Managing 2,000 nodes with 10,000 servers to come for the world’s largest machine.

The OpenStack Foundation announced that its Ironic software is powering millions of cores of compute all over the world, turning bare metal into automated infrastructure ready for today’s mix of virtualized and containerized workloads. Some 30 organizations joined for the initial launch of the OpenStack Ironic Bare Metal Program, Superuser is running a series of case studies to explore how people are using it.

The European Organization for Nuclear Research, known as CERN, provides several facilities and resources to scientists all around the world, including compute and storage resources, for their fundamental research.

CERN has been using Ironic in production for about 18 months and it’s now the standard tool to provision all new hardware deliveries to their end users.  Team members tell us that they currently have around 2,000 nodes managed by Ironic, but aim to enroll the majority of their remaining 10,000 servers over the course of the next 12 months. Work to integrate the pre-production burn-in, the up-front performance validation, or the integration of retirement workflows is currently ongoing in collaboration with the upstream team.

Why did you select OpenStack Ironic for your bare metal provisioning?

For several years, the CERN IT department has been providing compute resources to the laboratory’s experiments and administrative services via an OpenStack-based private cloud. Ironic was the natural choice to complement the service’s offering of virtual machines and container clusters by physical machines: the users access physical resources via the same interfaces and workflows as they already do for virtual machines and containers.

What was your solution before implementing Ironic?

Before Ironic, the whole provisioning workflows were based on tools built in-house, with the corresponding man-power intensive maintenance workload. Part of these workflows have been now moved to Ironic, in particular the more user-facing parts. We’re actively working on moving additional workflows, such as the initial burn-in or performance verification and are doing so together with the upstream community.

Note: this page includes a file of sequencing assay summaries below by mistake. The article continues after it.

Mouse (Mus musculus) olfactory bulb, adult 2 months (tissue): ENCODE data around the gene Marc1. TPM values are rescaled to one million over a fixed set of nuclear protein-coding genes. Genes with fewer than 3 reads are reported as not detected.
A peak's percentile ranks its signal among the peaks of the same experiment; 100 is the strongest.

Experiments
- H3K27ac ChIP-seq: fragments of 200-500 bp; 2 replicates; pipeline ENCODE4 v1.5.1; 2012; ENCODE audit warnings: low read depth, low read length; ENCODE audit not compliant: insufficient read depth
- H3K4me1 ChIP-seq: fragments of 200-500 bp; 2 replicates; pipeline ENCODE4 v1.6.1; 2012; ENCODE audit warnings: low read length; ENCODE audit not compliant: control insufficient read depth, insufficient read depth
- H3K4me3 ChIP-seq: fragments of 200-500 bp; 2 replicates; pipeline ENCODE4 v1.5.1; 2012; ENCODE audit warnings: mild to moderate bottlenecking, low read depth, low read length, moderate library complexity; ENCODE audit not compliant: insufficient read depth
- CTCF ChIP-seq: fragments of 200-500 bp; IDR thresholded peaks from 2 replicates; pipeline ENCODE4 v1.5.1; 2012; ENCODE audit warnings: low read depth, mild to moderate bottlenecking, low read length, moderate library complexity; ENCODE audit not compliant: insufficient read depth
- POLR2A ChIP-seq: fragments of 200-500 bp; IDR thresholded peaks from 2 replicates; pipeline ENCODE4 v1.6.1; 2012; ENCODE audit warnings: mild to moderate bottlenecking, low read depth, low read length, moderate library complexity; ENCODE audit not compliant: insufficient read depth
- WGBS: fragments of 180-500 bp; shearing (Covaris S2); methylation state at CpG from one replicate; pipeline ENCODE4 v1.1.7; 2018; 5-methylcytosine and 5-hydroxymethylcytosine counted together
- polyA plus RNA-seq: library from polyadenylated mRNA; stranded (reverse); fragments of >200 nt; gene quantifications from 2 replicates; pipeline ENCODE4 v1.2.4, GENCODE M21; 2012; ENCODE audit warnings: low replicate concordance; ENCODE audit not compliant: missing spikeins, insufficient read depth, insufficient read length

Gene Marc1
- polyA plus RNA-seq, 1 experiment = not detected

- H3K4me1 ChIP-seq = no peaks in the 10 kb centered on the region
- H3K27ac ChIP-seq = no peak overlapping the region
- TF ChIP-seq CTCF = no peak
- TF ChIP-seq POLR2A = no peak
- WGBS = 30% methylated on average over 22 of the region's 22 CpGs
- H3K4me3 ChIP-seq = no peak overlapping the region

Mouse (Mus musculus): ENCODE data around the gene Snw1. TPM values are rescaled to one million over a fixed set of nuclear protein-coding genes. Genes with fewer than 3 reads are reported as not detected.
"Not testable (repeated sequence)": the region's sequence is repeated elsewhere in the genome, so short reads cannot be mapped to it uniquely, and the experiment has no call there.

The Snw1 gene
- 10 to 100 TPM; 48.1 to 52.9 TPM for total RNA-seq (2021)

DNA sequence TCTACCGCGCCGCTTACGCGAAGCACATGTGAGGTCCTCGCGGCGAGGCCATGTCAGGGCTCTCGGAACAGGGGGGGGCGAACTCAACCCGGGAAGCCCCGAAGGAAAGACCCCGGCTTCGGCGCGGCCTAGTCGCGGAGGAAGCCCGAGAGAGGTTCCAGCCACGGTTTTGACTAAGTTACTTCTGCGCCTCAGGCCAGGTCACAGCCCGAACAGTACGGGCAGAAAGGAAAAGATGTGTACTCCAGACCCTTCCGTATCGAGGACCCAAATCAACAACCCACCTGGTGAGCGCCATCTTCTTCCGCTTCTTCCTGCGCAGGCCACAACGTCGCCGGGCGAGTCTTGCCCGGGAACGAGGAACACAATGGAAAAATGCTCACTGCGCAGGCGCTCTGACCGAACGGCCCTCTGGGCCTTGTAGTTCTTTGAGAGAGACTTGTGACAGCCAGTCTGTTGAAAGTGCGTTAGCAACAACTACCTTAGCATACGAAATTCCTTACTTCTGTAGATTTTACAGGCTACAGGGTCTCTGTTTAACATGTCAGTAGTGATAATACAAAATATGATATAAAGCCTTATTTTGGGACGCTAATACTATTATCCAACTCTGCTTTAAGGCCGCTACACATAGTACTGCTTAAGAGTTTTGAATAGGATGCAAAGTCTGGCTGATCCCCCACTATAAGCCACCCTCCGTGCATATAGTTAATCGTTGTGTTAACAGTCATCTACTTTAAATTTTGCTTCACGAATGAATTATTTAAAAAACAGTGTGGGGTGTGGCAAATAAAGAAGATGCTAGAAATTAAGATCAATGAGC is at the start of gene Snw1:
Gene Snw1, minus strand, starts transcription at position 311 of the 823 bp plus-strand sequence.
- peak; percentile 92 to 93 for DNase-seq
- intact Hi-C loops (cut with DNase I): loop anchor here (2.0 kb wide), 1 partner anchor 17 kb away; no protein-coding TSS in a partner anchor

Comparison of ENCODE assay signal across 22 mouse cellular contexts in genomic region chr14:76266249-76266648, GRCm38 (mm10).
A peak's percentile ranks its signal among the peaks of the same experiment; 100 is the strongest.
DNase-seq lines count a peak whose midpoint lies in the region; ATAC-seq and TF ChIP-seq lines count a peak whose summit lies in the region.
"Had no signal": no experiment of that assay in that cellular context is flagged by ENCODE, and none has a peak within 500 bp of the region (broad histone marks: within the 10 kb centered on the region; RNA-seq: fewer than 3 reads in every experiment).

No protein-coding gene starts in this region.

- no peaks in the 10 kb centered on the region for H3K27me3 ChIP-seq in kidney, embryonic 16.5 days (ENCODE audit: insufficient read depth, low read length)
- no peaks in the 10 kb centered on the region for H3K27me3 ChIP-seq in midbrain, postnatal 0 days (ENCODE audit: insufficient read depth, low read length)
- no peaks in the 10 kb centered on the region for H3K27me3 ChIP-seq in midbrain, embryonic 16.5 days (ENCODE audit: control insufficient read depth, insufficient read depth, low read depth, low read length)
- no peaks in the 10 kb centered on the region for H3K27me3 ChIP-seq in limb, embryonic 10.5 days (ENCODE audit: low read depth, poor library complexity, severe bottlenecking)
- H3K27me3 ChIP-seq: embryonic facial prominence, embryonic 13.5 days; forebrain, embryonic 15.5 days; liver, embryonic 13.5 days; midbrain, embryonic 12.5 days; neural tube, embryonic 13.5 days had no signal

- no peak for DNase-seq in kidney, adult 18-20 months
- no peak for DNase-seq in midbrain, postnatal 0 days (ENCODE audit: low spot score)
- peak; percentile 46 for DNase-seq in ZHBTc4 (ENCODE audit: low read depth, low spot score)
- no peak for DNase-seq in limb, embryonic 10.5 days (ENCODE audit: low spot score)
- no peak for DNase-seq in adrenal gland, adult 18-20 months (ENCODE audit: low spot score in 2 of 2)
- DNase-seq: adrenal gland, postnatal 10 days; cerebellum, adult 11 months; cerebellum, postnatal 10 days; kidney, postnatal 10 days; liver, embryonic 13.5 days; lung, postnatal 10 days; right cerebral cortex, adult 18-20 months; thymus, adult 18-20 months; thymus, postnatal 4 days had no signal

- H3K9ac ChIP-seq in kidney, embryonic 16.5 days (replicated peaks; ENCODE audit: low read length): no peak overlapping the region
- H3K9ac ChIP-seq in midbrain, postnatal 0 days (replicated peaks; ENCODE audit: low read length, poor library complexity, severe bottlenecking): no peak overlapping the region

What other technologies does your OpenStack Ironic deployment interact with?

One of the reasons we chose Ironic was that the APIs are identical to the ones used for virtual machines in Nova. As we have a substantial number of container clusters created via OpenStack Magnum, this interface similarity now allows for provisioning of (mostly Kubernetes) clusters on bare metal machines. Removing the additional virtualization tax is relevant for performance sensitive applications, such as the experiments’ analysis code, which run on our batch system.

What benefits does Ironic provide?

The CERN IT department provides resources to all Large Hadron Collider (LHC) experiments and needs to make sure that the provisioned resources are correctly accounted. The integration of physical resources into OpenStack via Ironic does not only allow for a simplification of the resource allocation, e.g. with respect to quotas, but also for streamlining the accounting process (since all accounting information will eventually come from a single source).

What feedback do you have for the upstream OpenStack Ironic team?

The Ironic team has been helpful to work with, both to first-time deployers who may have encountered issues or questions during the setup and new contributors who have needed clarifications or make suggestions to improve the code base. As an operator, we have particularly appreciated the balance between the constructive feedback when proposing a new feature and the need to maintain a code base which needs to consider also other use cases and backwards compatibility.

Learn more

You’ll find an overview of Ironic on the project Wiki.

Discussion of the project  takes place in #openstack-ironic on irc.freenode.net. This is a great place to jump in and start your ironic adventure. The channel is very welcoming to new users – no question is a wrong question!

The team also holds one-hour weekly meetings at 1500 UTC on Mondays in the #openstack-ironic room on irc.freenode.netchaired by Julia Kreger (TheJulia) or Dmitry Tantsur (dtantsur).

Stay tuned for more case studies from organizations participating in the initial launch of the program.

Cover image: © CERN